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Excerpt from Not Like Other Dads by Sean Szeps

Photo via Instagram @seanszeps

I was afraid of vaginas back then. If someone had asked me to rank my comfort with female genitalia on a scale of one to ten, I probably would have given it a three. I knew how the female reproductive system worked, and I could have pointed to a clitoris on an anatomy chart. But the exit and entrance of various objects and substances simply wasn’t my forte.

So you can imagine the genuine horror I experienced when, less than twenty-four hours after I became a parent, a delivery nurse nonchalantly told me, ‘Stella might bleed down there in the next few days. It’s not a big deal – just think of it like a mini period. Clean it like you normally would, and she’ll be fine.’

As soon as the term ‘mini period’ fell from her mouth, I lost my hearing. Okay, that’s a slight exaggeration, but it sure as hell felt like it. My heart raced, the room began spinning, and the nurse’s words became muted like those of an adult in a Peanuts cartoon. I was looking at her lips, valiantly trying to focus on her vagina briefing but unable to comprehend anything coming out of her well-intentioned mouth.

Even though I was smiling – one of those forced grins you see in class portraits of primary school students – I wasn’t fooling anyone. My anxious monkey brain was doing mental gymnastics so intense that Simone Biles, the greatest gymnast ever to live, would have accepted defeat. If my husband hadn’t been sleeping with Cooper on his chest, he would have seen the signs of me losing the plot and jumped in to rescue me. But alas, I was alone.

‘A mini period?’ I said to the nurse. ‘I don’t understand how to deal with a regular period, let alone a mini one. Actually, I don’t know how to clean a vagina at all. What the hell is a “normal clean”? Are there different levels of cleaning for vaginas?’

I’ve made a massive mistake having a daughter, I thought to myself. Why did I think it would be possible to raise a girl when my gay-ass husband and I know literally nothing about all of this? This is why straight people say we shouldn’t have kids. Maybe they were right all along – maybe we can’t do this. We need a woman. My daughter needs a mom. I’m already failing. I’m a stupid piece of–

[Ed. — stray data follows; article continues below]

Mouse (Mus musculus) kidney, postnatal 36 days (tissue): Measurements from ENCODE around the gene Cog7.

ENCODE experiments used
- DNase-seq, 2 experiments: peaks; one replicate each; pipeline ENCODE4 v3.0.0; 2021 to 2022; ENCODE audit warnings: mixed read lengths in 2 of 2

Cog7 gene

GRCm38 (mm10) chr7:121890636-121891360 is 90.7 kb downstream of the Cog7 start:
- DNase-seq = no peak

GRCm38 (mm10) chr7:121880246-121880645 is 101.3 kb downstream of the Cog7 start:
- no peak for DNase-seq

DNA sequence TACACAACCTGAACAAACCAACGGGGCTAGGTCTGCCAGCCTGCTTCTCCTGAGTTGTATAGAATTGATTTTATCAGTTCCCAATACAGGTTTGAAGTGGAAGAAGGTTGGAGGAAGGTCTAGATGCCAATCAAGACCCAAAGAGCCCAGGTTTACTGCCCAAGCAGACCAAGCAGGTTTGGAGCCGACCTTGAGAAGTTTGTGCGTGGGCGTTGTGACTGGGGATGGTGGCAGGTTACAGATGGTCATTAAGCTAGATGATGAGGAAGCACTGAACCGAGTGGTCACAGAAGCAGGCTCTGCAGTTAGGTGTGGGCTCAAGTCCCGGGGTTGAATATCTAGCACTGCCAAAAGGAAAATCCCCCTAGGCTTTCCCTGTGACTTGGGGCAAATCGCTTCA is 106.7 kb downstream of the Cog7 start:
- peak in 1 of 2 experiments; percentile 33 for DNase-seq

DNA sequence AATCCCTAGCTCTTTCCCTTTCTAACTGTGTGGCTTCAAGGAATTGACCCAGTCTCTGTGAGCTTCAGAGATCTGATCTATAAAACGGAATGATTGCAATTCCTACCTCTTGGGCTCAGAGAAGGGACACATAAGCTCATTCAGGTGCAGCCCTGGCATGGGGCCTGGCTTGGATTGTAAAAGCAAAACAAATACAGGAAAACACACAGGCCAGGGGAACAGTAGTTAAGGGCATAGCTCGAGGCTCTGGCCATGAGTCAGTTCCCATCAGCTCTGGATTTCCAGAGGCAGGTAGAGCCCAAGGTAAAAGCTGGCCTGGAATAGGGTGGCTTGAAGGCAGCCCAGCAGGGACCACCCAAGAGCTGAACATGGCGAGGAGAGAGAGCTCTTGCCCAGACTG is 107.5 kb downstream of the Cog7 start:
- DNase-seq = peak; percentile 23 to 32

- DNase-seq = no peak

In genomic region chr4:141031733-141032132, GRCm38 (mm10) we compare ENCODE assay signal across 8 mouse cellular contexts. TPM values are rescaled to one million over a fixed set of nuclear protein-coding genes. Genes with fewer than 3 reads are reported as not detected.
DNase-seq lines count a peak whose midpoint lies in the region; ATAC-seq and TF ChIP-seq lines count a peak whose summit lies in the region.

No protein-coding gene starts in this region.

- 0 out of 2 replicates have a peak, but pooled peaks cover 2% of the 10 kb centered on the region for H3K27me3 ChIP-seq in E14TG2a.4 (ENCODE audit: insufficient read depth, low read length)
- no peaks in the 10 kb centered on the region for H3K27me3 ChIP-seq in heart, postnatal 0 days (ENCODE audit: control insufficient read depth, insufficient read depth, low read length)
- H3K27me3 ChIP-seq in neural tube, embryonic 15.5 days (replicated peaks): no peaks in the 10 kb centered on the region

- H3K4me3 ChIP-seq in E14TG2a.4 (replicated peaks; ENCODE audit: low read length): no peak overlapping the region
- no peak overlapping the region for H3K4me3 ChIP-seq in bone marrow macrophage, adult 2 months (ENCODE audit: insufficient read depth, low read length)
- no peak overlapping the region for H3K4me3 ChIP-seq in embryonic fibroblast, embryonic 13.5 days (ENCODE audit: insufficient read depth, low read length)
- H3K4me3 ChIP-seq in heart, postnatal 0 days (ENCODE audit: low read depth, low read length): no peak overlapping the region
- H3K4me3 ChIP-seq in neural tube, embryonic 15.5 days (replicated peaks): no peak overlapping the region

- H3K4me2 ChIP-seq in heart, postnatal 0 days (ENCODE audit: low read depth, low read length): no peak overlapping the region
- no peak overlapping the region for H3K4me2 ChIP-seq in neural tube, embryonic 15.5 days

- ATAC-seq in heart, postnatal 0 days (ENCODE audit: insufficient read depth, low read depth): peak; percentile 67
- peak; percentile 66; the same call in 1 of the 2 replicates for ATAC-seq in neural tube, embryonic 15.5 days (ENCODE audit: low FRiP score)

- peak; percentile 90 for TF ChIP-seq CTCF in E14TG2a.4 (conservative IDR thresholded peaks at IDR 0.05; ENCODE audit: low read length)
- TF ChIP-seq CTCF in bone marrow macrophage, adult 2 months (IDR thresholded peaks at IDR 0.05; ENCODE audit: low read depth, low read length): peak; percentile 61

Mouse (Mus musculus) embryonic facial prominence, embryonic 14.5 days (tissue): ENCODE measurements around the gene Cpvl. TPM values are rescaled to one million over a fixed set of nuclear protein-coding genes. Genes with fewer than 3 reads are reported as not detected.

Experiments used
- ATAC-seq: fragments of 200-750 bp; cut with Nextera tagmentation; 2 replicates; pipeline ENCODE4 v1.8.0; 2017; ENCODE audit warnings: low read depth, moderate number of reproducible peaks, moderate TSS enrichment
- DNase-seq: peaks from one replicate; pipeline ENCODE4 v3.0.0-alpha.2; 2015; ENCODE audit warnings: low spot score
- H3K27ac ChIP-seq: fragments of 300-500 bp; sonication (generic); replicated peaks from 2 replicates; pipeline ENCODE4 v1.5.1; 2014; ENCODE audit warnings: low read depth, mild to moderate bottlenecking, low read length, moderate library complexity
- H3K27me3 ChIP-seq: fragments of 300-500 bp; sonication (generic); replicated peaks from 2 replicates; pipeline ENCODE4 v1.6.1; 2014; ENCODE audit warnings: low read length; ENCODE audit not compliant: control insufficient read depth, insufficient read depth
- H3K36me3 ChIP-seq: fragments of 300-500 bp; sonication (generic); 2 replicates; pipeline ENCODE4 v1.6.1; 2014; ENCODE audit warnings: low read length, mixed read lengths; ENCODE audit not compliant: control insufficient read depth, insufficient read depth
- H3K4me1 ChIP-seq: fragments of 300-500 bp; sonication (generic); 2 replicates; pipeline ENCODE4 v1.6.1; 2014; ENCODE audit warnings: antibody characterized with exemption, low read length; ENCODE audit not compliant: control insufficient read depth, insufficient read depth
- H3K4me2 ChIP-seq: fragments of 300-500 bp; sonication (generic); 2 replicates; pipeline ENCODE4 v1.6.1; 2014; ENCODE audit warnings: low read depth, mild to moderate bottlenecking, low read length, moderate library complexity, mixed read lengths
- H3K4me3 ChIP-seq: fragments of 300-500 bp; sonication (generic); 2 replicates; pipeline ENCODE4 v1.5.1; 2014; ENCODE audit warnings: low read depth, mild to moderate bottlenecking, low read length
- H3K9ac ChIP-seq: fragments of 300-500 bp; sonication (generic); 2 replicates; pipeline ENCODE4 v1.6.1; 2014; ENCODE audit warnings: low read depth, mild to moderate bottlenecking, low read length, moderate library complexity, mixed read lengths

An unfamiliar sound broke through my self-destructive inner monologue. Stella, my daughter, was crying. It was one of those ‘I’ve only been alive for twenty-four hours and am just testing things out’ sort of whinges, but the soft sound triggered something I hadn’t felt before. She needed me. She needed us. She didn’t know or care about our sex or gender. This helpless, angelic creature just needed someone to care for her. No one else was going to clean her vagina for her. No one else was going to change her nappy. No one else was going to explain her anatomy to her in an age-appropriate way, or support her through nasty cramps and buy her tampons when the time came: that was our job now.

I scooped her up and held her close to my chest, realising my experience with vaginas – or lack thereof – was irrelevant. Was I disappointed in my useful-knowledge deficit? Absofucking-lutely. Was I uncomfortable with how much I needed to learn and how quickly it needed to be done? You bet your ass I was. But nine months ago I had made a commitment to this baby girl, and I planned on following through with it. I was going to educate myself as quickly as possible. I was going to ask questions, read books, speak with my husband – speak with anyone who was willing to listen – and I wasn’t going to stop until I felt that Josh and I were confident in our knowledge of female biology. This was our responsibility.

Strangely, I felt relieved. I took a deep breath, turned to the nurse and spoke calmly. ‘Listen, I don’t have a lot of experience with vaginas. I need you to rewind and walk me through all of this again, starting with whatever a “normal clean” is.’

She hesitated, her eyes on my daughter. Her pregnant pause made it clear that this was uncharted territory for her, too, which put me at ease. She collected herself and looked up at me while gently placing her hand on my shoulder. ‘That’s my mistake, sir. I’m so sorry. Most dads have their wives in the room when we talk about this kind of stuff … and, honestly, their eyes usually glaze over. I was on autopilot.’

‘Don’t worry,’ I said, holding back tears. ‘I just want to do this right.’

Sean Szeps is a popular Instagram Dad, podcast host and writer. His debut book, Not Like Other Dads , is available in all good bookstores and online. You can follow him at @seanszeps

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